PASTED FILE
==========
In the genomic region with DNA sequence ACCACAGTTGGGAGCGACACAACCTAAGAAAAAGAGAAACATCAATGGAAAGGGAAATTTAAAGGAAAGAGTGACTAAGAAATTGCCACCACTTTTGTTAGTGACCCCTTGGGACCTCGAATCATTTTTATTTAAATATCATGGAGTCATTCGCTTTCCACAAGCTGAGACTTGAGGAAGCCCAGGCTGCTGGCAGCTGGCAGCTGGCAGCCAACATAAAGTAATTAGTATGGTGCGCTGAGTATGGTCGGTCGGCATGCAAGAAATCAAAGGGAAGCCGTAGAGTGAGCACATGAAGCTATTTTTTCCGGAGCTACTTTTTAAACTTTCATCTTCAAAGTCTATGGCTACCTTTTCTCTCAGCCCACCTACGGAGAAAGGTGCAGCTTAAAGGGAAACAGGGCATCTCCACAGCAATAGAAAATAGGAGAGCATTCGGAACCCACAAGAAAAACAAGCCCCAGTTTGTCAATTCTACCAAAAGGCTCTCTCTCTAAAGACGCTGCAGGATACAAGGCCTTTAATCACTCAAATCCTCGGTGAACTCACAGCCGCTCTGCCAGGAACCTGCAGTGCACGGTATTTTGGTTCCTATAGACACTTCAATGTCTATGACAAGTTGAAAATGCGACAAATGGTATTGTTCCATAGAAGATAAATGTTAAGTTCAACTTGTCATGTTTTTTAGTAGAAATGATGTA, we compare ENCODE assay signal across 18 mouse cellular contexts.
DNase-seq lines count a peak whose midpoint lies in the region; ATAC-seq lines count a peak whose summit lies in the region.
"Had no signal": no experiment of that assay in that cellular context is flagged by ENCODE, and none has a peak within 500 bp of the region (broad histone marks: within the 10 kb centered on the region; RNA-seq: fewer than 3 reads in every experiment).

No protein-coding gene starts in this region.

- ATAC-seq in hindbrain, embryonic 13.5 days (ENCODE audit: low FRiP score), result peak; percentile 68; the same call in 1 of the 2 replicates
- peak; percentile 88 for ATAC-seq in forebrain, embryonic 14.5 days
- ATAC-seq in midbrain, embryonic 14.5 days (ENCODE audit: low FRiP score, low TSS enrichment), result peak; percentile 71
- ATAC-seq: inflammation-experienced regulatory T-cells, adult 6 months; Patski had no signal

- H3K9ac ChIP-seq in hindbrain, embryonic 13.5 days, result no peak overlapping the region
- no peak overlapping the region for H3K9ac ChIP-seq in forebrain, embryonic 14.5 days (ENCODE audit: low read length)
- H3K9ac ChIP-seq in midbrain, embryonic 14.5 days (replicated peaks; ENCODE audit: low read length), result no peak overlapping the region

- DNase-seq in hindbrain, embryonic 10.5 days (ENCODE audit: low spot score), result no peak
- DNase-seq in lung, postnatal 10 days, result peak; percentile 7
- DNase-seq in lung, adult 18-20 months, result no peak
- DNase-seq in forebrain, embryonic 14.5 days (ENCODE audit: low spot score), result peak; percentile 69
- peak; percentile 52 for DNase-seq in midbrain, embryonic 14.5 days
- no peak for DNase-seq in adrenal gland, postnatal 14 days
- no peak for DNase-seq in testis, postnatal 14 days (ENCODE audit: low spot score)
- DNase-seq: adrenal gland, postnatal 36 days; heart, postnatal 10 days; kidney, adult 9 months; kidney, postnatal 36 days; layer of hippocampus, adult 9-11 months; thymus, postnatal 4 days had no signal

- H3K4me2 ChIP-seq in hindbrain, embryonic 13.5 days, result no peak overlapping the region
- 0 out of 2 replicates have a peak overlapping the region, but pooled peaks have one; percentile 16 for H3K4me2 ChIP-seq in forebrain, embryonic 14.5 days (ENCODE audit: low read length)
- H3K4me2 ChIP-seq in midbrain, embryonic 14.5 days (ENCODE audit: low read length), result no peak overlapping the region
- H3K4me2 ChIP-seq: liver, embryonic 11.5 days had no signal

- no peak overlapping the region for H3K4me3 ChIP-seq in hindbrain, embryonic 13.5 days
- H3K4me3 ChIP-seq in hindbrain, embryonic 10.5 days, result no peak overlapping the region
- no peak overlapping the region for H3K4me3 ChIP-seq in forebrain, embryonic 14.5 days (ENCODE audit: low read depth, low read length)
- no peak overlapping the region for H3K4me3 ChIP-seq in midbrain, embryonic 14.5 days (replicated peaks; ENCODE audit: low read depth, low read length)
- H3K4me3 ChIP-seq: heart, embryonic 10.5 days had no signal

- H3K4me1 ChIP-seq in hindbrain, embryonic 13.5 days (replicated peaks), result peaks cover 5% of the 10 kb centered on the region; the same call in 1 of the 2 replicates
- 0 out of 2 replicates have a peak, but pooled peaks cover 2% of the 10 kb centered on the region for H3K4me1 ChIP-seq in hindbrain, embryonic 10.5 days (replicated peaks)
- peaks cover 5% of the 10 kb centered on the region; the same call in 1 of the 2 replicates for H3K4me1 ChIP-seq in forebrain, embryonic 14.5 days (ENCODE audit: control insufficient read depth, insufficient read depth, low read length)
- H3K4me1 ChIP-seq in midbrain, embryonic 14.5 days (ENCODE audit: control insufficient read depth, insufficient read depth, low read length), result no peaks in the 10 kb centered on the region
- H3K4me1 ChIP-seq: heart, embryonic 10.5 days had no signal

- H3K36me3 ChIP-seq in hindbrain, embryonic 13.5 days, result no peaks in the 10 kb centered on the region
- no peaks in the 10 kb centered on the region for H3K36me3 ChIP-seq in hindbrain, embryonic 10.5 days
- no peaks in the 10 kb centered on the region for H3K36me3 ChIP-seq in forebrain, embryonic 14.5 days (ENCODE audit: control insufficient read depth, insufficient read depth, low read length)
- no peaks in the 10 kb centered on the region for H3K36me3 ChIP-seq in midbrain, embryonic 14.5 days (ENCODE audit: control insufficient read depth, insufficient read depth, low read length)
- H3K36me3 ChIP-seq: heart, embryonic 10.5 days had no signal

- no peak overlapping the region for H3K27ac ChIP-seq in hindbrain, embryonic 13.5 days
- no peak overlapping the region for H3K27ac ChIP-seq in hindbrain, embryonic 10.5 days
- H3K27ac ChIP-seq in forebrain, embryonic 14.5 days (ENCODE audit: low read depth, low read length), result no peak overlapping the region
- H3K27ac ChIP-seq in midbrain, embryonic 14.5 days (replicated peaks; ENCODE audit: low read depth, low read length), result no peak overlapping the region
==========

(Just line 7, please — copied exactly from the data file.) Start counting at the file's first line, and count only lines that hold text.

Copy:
- ATAC-seq in midbrain, embryonic 14.5 days (ENCODE audit: low FRiP score, low TSS enrichment), result peak; percentile 71